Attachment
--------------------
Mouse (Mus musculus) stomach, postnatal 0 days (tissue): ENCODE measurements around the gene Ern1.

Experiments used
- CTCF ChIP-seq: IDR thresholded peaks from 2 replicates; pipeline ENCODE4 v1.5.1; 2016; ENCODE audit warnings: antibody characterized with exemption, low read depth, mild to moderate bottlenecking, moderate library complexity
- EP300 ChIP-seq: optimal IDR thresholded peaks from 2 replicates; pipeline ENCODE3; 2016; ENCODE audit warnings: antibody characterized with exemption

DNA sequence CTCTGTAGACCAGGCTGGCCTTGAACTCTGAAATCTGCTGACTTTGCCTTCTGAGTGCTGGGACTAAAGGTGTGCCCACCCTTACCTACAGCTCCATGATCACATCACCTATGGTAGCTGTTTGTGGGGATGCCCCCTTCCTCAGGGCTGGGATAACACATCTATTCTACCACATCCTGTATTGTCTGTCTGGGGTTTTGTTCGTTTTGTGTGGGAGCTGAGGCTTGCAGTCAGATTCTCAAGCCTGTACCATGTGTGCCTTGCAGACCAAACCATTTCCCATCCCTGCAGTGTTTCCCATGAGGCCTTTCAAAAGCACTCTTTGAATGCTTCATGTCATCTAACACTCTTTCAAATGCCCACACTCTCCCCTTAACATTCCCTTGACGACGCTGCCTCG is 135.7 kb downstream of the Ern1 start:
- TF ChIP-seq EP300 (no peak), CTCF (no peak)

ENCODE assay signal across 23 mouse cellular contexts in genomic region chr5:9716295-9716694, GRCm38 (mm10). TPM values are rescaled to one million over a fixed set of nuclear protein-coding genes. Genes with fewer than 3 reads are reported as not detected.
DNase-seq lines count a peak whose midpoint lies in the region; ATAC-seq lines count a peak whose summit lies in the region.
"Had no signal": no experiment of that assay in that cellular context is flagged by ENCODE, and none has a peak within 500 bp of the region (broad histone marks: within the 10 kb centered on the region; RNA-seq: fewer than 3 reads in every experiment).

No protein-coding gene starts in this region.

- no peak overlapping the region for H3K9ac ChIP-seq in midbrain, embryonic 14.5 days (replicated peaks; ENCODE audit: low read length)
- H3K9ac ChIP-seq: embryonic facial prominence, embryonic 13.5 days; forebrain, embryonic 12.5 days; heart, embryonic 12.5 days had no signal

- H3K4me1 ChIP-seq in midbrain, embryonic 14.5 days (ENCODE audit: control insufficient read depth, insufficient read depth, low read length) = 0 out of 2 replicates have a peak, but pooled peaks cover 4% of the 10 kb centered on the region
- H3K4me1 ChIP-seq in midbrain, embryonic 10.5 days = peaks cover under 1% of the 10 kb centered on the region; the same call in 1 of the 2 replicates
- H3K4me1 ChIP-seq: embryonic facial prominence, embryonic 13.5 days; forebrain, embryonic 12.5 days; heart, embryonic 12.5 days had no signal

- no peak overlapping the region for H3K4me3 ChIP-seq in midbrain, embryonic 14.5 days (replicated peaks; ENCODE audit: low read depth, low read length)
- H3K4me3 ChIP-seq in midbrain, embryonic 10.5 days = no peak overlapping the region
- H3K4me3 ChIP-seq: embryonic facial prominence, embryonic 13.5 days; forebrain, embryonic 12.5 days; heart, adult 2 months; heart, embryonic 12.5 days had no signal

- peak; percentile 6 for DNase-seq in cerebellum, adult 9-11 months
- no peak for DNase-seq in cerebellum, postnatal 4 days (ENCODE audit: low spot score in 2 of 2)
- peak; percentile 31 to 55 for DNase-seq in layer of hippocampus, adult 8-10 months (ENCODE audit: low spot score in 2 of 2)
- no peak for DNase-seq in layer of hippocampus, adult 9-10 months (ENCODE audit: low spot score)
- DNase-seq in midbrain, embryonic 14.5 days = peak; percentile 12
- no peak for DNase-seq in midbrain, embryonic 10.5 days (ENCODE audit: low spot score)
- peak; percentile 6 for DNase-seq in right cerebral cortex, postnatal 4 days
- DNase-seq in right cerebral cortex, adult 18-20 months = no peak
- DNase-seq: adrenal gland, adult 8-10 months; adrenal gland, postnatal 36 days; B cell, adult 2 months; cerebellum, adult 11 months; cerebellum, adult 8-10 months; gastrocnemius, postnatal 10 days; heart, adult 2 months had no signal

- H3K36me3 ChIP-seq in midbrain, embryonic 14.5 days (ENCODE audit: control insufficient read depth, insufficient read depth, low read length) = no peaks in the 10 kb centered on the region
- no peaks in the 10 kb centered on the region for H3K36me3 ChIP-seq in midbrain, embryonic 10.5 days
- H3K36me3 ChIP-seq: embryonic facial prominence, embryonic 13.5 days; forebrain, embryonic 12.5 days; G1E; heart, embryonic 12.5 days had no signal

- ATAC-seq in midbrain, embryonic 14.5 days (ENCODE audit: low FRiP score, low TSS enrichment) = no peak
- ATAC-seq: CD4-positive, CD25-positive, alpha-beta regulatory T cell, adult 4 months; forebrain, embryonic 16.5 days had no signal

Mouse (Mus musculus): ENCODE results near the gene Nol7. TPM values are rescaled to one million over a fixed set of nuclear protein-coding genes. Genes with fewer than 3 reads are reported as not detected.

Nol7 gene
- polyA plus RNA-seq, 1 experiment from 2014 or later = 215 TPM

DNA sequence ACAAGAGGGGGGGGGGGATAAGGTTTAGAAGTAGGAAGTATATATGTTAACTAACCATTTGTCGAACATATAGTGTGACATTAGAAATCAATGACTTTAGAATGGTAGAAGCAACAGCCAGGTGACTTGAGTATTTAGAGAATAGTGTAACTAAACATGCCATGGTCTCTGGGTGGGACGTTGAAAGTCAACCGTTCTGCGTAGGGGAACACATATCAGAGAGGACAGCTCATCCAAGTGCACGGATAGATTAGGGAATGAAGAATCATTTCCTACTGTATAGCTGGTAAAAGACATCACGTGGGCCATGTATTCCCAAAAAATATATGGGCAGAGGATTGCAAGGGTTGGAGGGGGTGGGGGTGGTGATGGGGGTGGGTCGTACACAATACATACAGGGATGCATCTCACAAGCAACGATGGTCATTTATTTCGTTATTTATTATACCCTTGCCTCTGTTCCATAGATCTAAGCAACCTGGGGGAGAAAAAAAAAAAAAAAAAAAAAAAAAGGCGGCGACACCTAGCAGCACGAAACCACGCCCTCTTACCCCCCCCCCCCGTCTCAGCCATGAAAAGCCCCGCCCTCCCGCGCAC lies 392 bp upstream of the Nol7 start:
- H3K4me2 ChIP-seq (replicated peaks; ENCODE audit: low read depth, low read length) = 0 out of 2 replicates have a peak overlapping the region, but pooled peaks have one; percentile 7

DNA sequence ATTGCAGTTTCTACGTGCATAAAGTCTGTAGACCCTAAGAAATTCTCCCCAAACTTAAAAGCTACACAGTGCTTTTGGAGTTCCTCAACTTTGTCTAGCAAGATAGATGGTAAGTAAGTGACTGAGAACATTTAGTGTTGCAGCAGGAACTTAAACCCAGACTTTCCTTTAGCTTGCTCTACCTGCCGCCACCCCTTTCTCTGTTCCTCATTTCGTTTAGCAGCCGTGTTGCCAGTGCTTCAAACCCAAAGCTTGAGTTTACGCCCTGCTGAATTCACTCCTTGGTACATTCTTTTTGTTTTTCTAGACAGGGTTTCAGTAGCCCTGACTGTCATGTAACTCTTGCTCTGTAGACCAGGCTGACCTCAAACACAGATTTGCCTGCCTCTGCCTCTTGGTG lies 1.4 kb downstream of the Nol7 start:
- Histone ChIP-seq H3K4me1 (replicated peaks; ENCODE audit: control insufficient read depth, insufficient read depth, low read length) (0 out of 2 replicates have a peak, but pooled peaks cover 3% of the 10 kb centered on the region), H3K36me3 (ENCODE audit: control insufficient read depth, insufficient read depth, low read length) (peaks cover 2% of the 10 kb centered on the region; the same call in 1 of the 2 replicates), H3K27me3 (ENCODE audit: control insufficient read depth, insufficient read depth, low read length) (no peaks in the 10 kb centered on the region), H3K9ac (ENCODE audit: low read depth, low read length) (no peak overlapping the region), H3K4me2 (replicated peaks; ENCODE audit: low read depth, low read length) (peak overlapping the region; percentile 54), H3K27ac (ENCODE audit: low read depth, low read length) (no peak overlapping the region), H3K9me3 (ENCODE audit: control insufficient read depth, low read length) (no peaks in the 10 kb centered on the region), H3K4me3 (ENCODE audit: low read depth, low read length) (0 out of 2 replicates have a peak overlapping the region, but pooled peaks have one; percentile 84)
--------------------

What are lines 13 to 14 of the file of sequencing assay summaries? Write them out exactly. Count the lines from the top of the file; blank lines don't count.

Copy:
- H3K4me1 ChIP-seq in midbrain, embryonic 14.5 days (ENCODE audit: control insufficient read depth, insufficient read depth, low read length) = 0 out of 2 replicates have a peak, but pooled peaks cover 4% of the 10 kb centered on the region
- H3K4me1 ChIP-seq in midbrain, embryonic 10.5 days = peaks cover under 1% of the 10 kb centered on the region; the same call in 1 of the 2 replicates